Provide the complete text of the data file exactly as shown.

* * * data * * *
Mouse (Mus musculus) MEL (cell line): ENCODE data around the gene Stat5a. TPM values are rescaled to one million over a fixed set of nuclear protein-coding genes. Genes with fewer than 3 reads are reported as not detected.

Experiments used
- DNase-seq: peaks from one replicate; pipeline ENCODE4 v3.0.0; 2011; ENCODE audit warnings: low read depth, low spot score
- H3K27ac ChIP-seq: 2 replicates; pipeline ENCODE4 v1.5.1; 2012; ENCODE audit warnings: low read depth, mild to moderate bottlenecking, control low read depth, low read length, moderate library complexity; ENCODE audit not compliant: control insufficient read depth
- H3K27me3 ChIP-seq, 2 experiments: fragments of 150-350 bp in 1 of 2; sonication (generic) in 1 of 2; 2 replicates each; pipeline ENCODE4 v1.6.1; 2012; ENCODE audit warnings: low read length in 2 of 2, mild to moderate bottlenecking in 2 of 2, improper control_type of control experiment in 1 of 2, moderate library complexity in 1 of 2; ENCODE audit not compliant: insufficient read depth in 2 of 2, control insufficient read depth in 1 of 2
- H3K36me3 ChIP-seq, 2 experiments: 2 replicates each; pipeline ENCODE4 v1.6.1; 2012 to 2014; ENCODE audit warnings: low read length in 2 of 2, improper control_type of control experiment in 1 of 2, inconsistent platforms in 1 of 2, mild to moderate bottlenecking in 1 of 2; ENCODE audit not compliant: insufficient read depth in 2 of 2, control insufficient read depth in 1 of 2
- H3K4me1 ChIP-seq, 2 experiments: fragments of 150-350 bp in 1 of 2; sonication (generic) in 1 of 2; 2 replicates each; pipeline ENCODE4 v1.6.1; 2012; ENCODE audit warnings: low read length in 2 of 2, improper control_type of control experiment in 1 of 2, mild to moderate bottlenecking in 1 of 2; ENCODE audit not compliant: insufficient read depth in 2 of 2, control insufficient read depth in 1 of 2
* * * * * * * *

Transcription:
Mouse (Mus musculus) MEL (cell line): ENCODE data around the gene Stat5a. TPM values are rescaled to one million over a fixed set of nuclear protein-coding genes. Genes with fewer than 3 reads are reported as not detected.

Experiments used
- DNase-seq: peaks from one replicate; pipeline ENCODE4 v3.0.0; 2011; ENCODE audit warnings: low read depth, low spot score
- H3K27ac ChIP-seq: 2 replicates; pipeline ENCODE4 v1.5.1; 2012; ENCODE audit warnings: low read depth, mild to moderate bottlenecking, control low read depth, low read length, moderate library complexity; ENCODE audit not compliant: control insufficient read depth
- H3K27me3 ChIP-seq, 2 experiments: fragments of 150-350 bp in 1 of 2; sonication (generic) in 1 of 2; 2 replicates each; pipeline ENCODE4 v1.6.1; 2012; ENCODE audit warnings: low read length in 2 of 2, mild to moderate bottlenecking in 2 of 2, improper control_type of control experiment in 1 of 2, moderate library complexity in 1 of 2; ENCODE audit not compliant: insufficient read depth in 2 of 2, control insufficient read depth in 1 of 2
- H3K36me3 ChIP-seq, 2 experiments: 2 replicates each; pipeline ENCODE4 v1.6.1; 2012 to 2014; ENCODE audit warnings: low read length in 2 of 2, improper control_type of control experiment in 1 of 2, inconsistent platforms in 1 of 2, mild to moderate bottlenecking in 1 of 2; ENCODE audit not compliant: insufficient read depth in 2 of 2, control insufficient read depth in 1 of 2
- H3K4me1 ChIP-seq, 2 experiments: fragments of 150-350 bp in 1 of 2; sonication (generic) in 1 of 2; 2 replicates each; pipeline ENCODE4 v1.6.1; 2012; ENCODE audit warnings: low read length in 2 of 2, improper control_type of control experiment in 1 of 2, mild to moderate bottlenecking in 1 of 2; ENCODE audit not compliant: insufficient read depth in 2 of 2, control insufficient read depth in 1 of 2